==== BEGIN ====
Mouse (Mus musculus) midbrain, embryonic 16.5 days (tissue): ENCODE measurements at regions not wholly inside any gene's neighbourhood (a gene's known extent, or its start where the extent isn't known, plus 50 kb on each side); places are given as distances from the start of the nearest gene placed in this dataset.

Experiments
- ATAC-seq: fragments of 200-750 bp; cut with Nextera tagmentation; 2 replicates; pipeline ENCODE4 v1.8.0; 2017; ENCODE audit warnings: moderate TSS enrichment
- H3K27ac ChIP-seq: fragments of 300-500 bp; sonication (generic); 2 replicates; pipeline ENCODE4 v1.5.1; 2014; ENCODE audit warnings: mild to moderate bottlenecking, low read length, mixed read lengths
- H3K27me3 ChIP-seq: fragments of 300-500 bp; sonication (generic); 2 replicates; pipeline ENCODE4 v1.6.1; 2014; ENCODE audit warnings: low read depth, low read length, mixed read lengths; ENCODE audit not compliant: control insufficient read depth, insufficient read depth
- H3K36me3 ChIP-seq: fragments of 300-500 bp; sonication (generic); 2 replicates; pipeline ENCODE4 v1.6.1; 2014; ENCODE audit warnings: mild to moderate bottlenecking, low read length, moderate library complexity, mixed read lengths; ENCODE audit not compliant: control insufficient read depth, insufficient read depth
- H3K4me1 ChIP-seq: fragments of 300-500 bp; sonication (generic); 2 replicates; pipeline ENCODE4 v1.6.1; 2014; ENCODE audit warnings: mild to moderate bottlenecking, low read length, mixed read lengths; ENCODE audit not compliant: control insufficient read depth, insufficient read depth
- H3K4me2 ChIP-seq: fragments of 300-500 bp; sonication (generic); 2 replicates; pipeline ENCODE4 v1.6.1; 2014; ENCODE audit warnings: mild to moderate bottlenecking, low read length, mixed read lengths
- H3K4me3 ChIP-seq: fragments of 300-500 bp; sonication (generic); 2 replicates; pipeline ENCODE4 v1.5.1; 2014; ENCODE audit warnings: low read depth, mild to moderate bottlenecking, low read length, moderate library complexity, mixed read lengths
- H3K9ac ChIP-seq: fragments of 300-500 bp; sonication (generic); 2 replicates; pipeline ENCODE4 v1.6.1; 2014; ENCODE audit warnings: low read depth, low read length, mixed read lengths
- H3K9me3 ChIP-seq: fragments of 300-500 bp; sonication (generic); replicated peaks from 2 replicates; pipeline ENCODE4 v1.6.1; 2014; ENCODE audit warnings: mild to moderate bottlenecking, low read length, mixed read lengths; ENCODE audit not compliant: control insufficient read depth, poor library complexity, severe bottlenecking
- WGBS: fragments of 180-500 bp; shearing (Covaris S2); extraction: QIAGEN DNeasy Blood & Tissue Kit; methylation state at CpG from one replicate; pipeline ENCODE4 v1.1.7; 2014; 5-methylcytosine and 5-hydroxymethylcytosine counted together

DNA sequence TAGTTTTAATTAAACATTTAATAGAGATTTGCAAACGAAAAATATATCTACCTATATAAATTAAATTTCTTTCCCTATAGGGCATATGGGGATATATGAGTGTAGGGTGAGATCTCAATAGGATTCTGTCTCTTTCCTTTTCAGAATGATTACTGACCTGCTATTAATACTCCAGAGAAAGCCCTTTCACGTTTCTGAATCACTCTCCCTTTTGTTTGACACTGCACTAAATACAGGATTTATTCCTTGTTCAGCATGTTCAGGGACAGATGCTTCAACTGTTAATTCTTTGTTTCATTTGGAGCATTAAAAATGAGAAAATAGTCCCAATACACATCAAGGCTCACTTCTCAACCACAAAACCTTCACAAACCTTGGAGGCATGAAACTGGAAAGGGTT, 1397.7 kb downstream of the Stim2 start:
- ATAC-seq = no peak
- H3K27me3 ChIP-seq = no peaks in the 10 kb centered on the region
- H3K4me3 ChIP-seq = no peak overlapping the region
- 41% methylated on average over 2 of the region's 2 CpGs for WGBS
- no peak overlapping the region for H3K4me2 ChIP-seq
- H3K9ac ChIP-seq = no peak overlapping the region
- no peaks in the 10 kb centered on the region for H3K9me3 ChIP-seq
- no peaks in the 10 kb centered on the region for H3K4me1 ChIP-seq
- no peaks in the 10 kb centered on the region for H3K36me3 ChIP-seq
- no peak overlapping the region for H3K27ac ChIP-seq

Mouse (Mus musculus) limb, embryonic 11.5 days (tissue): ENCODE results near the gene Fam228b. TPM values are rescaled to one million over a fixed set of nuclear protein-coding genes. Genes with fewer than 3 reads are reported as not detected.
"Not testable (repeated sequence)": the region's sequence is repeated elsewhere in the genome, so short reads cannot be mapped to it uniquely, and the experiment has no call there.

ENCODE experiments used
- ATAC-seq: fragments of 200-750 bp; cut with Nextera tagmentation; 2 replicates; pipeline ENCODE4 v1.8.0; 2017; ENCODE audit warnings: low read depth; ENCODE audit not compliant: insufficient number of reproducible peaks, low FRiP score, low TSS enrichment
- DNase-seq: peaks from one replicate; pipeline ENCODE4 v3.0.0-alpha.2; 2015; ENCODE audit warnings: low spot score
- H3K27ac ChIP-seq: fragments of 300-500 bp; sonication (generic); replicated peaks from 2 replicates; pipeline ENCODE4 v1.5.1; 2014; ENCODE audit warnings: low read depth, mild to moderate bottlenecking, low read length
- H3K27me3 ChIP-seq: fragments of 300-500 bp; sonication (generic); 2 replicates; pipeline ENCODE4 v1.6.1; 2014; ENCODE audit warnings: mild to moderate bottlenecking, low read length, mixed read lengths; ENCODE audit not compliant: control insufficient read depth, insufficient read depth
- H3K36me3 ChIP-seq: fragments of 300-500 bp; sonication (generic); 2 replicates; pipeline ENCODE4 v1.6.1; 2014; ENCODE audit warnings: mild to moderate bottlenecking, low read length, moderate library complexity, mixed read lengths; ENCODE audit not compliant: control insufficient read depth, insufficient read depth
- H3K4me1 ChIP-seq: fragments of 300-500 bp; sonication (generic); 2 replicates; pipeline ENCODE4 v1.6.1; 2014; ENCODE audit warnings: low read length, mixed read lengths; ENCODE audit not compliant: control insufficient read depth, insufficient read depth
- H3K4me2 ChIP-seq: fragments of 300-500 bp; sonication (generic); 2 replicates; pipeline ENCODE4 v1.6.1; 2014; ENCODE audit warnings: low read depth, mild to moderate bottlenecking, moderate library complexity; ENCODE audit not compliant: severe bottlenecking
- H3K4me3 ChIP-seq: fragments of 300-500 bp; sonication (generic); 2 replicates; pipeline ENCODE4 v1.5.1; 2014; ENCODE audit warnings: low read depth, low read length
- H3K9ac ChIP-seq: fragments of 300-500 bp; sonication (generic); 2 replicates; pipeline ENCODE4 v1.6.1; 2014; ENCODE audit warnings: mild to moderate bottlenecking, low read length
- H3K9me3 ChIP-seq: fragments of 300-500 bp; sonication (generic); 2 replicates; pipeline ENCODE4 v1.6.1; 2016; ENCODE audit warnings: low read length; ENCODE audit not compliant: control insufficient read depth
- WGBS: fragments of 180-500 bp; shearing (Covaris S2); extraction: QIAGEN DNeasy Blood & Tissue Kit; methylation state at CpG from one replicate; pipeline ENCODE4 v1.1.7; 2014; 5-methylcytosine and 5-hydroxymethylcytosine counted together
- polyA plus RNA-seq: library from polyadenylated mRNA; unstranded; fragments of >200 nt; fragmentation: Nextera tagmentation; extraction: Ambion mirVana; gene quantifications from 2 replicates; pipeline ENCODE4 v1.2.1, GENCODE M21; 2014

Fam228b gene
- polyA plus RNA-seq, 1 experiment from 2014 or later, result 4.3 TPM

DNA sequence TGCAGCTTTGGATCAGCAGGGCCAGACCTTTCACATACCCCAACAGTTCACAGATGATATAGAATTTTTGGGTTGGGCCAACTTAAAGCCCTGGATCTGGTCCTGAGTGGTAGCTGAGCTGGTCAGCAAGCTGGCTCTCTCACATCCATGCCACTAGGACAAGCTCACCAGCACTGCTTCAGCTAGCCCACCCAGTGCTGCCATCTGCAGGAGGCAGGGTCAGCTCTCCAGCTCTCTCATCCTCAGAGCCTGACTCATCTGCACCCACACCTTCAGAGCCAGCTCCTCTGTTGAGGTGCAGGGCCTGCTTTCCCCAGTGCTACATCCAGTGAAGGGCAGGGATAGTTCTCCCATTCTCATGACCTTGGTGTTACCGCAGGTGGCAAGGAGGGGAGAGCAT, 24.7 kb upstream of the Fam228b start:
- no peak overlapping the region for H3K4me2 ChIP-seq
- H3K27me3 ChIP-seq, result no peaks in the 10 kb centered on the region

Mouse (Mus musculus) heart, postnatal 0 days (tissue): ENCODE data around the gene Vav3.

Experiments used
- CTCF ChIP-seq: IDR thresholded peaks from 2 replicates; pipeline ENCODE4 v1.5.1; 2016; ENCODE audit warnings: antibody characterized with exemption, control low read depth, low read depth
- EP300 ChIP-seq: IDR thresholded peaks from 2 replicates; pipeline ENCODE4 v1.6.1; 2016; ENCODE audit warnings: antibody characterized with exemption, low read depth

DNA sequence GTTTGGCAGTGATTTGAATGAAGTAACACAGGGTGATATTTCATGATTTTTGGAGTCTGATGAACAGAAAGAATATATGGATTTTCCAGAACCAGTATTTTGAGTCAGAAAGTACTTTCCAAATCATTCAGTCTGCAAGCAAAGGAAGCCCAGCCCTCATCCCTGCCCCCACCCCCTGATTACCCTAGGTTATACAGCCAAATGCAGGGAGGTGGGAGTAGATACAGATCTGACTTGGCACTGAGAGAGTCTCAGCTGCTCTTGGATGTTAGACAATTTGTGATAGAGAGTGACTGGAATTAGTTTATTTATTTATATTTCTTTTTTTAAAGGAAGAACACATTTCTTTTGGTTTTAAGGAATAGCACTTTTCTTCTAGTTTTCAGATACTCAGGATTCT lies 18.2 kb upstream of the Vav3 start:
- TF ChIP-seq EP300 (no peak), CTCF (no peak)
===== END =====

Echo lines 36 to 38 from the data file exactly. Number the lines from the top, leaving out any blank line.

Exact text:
- H3K9me3 ChIP-seq: fragments of 300-500 bp; sonication (generic); 2 replicates; pipeline ENCODE4 v1.6.1; 2016; ENCODE audit warnings: low read length; ENCODE audit not compliant: control insufficient read depth
- WGBS: fragments of 180-500 bp; shearing (Covaris S2); extraction: QIAGEN DNeasy Blood & Tissue Kit; methylation state at CpG from one replicate; pipeline ENCODE4 v1.1.7; 2014; 5-methylcytosine and 5-hydroxymethylcytosine counted together
- polyA plus RNA-seq: library from polyadenylated mRNA; unstranded; fragments of >200 nt; fragmentation: Nextera tagmentation; extraction: Ambion mirVana; gene quantifications from 2 replicates; pipeline ENCODE4 v1.2.1, GENCODE M21; 2014